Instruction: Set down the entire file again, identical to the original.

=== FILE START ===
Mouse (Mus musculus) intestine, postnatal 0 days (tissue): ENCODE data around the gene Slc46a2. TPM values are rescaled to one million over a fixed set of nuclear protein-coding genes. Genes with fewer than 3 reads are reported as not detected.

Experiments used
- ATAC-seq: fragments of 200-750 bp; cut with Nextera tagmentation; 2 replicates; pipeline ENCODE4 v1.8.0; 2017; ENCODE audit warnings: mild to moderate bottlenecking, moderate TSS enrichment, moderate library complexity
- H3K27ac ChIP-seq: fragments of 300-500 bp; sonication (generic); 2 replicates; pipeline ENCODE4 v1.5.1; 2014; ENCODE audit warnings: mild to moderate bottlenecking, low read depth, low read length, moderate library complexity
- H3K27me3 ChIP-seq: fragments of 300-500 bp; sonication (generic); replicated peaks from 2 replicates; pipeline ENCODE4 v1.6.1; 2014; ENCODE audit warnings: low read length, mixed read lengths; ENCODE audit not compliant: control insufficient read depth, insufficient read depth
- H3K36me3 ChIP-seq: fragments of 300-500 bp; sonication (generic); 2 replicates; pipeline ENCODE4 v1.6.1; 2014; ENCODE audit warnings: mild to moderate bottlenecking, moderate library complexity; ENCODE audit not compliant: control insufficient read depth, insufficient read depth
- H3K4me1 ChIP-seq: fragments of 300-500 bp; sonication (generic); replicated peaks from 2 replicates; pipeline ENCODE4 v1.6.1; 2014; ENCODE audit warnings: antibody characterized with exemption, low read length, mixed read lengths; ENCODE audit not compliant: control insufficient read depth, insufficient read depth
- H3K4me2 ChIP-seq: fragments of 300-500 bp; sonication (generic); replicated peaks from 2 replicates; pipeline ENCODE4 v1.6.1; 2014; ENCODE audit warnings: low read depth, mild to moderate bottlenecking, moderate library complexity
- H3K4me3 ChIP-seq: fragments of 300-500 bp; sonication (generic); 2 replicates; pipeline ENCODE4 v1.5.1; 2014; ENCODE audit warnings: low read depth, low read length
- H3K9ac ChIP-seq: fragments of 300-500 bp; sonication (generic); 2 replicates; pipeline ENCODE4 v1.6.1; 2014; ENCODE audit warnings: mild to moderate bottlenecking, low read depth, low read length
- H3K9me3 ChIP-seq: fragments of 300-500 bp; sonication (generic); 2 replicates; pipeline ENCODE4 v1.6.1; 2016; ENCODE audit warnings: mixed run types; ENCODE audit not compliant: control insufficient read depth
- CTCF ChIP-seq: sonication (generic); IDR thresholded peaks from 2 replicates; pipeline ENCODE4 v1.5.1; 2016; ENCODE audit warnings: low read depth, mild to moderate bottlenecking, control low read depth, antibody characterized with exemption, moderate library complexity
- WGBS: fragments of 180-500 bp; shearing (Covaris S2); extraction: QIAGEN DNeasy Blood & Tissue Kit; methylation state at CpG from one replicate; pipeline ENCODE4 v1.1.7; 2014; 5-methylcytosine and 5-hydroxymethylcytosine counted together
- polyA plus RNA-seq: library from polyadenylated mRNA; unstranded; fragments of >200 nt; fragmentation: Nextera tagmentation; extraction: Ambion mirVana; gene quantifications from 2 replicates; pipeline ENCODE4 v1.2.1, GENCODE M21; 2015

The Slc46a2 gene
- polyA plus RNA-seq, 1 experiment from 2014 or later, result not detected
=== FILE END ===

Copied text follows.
Mouse (Mus musculus) intestine, postnatal 0 days (tissue): ENCODE data around the gene Slc46a2. TPM values are rescaled to one million over a fixed set of nuclear protein-coding genes. Genes with fewer than 3 reads are reported as not detected.

Experiments used
- ATAC-seq: fragments of 200-750 bp; cut with Nextera tagmentation; 2 replicates; pipeline ENCODE4 v1.8.0; 2017; ENCODE audit warnings: mild to moderate bottlenecking, moderate TSS enrichment, moderate library complexity
- H3K27ac ChIP-seq: fragments of 300-500 bp; sonication (generic); 2 replicates; pipeline ENCODE4 v1.5.1; 2014; ENCODE audit warnings: mild to moderate bottlenecking, low read depth, low read length, moderate library complexity
- H3K27me3 ChIP-seq: fragments of 300-500 bp; sonication (generic); replicated peaks from 2 replicates; pipeline ENCODE4 v1.6.1; 2014; ENCODE audit warnings: low read length, mixed read lengths; ENCODE audit not compliant: control insufficient read depth, insufficient read depth
- H3K36me3 ChIP-seq: fragments of 300-500 bp; sonication (generic); 2 replicates; pipeline ENCODE4 v1.6.1; 2014; ENCODE audit warnings: mild to moderate bottlenecking, moderate library complexity; ENCODE audit not compliant: control insufficient read depth, insufficient read depth
- H3K4me1 ChIP-seq: fragments of 300-500 bp; sonication (generic); replicated peaks from 2 replicates; pipeline ENCODE4 v1.6.1; 2014; ENCODE audit warnings: antibody characterized with exemption, low read length, mixed read lengths; ENCODE audit not compliant: control insufficient read depth, insufficient read depth
- H3K4me2 ChIP-seq: fragments of 300-500 bp; sonication (generic); replicated peaks from 2 replicates; pipeline ENCODE4 v1.6.1; 2014; ENCODE audit warnings: low read depth, mild to moderate bottlenecking, moderate library complexity
- H3K4me3 ChIP-seq: fragments of 300-500 bp; sonication (generic); 2 replicates; pipeline ENCODE4 v1.5.1; 2014; ENCODE audit warnings: low read depth, low read length
- H3K9ac ChIP-seq: fragments of 300-500 bp; sonication (generic); 2 replicates; pipeline ENCODE4 v1.6.1; 2014; ENCODE audit warnings: mild to moderate bottlenecking, low read depth, low read length
- H3K9me3 ChIP-seq: fragments of 300-500 bp; sonication (generic); 2 replicates; pipeline ENCODE4 v1.6.1; 2016; ENCODE audit warnings: mixed run types; ENCODE audit not compliant: control insufficient read depth
- CTCF ChIP-seq: sonication (generic); IDR thresholded peaks from 2 replicates; pipeline ENCODE4 v1.5.1; 2016; ENCODE audit warnings: low read depth, mild to moderate bottlenecking, control low read depth, antibody characterized with exemption, moderate library complexity
- WGBS: fragments of 180-500 bp; shearing (Covaris S2); extraction: QIAGEN DNeasy Blood & Tissue Kit; methylation state at CpG from one replicate; pipeline ENCODE4 v1.1.7; 2014; 5-methylcytosine and 5-hydroxymethylcytosine counted together
- polyA plus RNA-seq: library from polyadenylated mRNA; unstranded; fragments of >200 nt; fragmentation: Nextera tagmentation; extraction: Ambion mirVana; gene quantifications from 2 replicates; pipeline ENCODE4 v1.2.1, GENCODE M21; 2015

The Slc46a2 gene
- polyA plus RNA-seq, 1 experiment from 2014 or later, result not detected